• I left Parnassus because of their lingering embrace of Wells-Fargo, no matter what news came out.

    Surprising Shkreli and Holmes have not found a way into payday lending.
  • I agree that it seems like they waited too long on that one, but they did ultimately sell Wells Fargo and said it was for ESG reasons: https://parnassus.com/updates/article/parnassus_sells_its_wells_fargo_holdings
  • yeah, for me that was waaay too late, bullshit, also like being sorry for getting caught

    ample ample evidence prior, again and again and again; not a true tipping point, where the behavior just then passed some threshold
  • Hi @davidmoran,

    So sure obviously the cc co's cannot directly ask about race...but...last I checked they ask for address, what you do for a living, income, zip code etc...so what race are you if you live in 60621? How bout 92037? (I'll save you the time, Englewood, Chicago, and Lajolla San Dog. So my point is that without having the data in front of me. One area likely pays much higher interest rates than the other...and one race is biggly predominant in each zip code. So yes, in mind race does come into play.

    You don't think indirectly the end result with the cc co's army of actuary's is they know exactly who they are "lending", I mean loan sharking to. Why is the interest rates not the same for everyone. Blend it. Why are they allowed to burden deeply some with higher interst rates? Go look at the financial metrics of co's like MC, V, etc...some of the best business models, stonk results out there..huge margins, cash flow, etc...

    I have no knowledge of this, but what happens with a school loan? Are the interest rates all the same or are they different based on zip codes, addresses, uh, race (sorry David, had to throw that in there...)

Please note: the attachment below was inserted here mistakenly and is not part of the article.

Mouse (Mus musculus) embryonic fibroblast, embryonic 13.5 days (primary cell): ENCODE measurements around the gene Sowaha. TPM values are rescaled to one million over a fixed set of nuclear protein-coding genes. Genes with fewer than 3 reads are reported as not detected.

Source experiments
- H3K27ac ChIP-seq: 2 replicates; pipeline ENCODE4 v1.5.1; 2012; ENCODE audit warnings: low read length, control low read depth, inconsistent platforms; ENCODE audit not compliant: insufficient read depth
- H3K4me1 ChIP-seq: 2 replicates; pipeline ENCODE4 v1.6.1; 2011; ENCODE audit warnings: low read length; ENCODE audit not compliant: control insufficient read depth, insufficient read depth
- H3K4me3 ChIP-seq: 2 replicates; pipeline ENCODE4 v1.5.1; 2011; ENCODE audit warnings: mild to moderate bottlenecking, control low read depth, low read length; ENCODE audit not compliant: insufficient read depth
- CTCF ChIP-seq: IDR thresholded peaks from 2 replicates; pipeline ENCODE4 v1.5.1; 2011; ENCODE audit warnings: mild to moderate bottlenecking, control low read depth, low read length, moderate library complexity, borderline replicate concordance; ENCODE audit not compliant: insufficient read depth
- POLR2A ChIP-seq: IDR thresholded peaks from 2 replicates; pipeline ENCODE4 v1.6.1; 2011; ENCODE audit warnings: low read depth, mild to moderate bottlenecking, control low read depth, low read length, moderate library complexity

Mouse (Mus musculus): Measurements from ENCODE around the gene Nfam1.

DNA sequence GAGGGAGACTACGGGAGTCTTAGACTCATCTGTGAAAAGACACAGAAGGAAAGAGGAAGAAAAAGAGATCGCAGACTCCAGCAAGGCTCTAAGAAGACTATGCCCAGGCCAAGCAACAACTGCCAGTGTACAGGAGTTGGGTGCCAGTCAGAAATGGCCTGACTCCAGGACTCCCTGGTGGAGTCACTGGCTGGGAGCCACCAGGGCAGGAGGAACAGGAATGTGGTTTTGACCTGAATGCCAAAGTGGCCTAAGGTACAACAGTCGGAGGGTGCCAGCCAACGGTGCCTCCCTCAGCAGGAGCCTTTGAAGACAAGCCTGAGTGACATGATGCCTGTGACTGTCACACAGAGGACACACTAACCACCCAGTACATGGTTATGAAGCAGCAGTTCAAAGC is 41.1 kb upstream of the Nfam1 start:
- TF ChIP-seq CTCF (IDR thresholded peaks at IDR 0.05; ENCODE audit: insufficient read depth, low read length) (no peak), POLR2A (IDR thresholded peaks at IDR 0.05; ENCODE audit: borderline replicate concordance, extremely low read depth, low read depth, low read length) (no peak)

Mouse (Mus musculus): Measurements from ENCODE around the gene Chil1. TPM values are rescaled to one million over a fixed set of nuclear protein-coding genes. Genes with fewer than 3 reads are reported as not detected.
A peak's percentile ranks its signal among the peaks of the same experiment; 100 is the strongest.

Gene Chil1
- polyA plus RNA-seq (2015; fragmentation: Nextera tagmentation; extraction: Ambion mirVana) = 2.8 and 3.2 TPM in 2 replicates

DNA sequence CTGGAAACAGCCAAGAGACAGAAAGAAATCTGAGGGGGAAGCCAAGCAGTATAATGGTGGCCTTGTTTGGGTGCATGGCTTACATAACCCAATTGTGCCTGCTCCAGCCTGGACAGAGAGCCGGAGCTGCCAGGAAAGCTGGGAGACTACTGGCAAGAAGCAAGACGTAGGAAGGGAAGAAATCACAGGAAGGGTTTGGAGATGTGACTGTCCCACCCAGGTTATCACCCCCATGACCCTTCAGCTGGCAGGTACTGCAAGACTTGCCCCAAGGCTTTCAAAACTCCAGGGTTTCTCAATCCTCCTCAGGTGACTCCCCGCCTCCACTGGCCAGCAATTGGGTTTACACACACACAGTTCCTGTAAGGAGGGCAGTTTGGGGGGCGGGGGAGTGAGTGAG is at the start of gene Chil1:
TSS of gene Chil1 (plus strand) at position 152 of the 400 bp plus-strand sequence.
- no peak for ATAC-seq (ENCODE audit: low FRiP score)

Best to All,

    Baseball Fan
  • I tend to agree with those who find the credit card business somewhat shady. OTOH, I have been a fan of AKREX for as long as it has been around and that fund is a huge holder of MasterCard and Visa. Repeatable, compounding businesses that even the most discerning consumer can hardly avoid. For my part, the ESG moniker on a MF might make it sound like one of the good guys, but in the end I don’t pick my funds for their adherence to ESG principles, some of which are ill-defined.
  • edited August 9
    The issue with credit card companies and race seems not to be one currently of gouging with higher interest rates like payday lenders but who companies are offering credit to at all. My reading indicates that many minorities and African Americans especially don't have access to credit cards at all, often because fewer are home owners and don't have established credit histories. That's despite the fact that many might have established reliable histories as renters card companies could investigate if they chose. It's not so much racism of usury it seems but of exclusion altogether. This explains the issue rather well:
    https://forbes.com/advisor/credit-cards/from-inherent-racial-bias-to-incorrect-data-the-problems-with-current-credit-scoring-models/
    And this too: https://morningconsult.com/2019/06/03/access-to-cheap-money-has-a-racial-gap/
  • @Baseball_Fan

    >> Why is the interest rates not the same for everyone.

    Well, with credit cards and student loans it is, by law, I am reading, with variance chiefly due to fico score. That is the key to your (so far as I can tell mistaken) argument.
    I imagine some of us here are in in general violent agreement with you, but it appears your premises and understanding are off.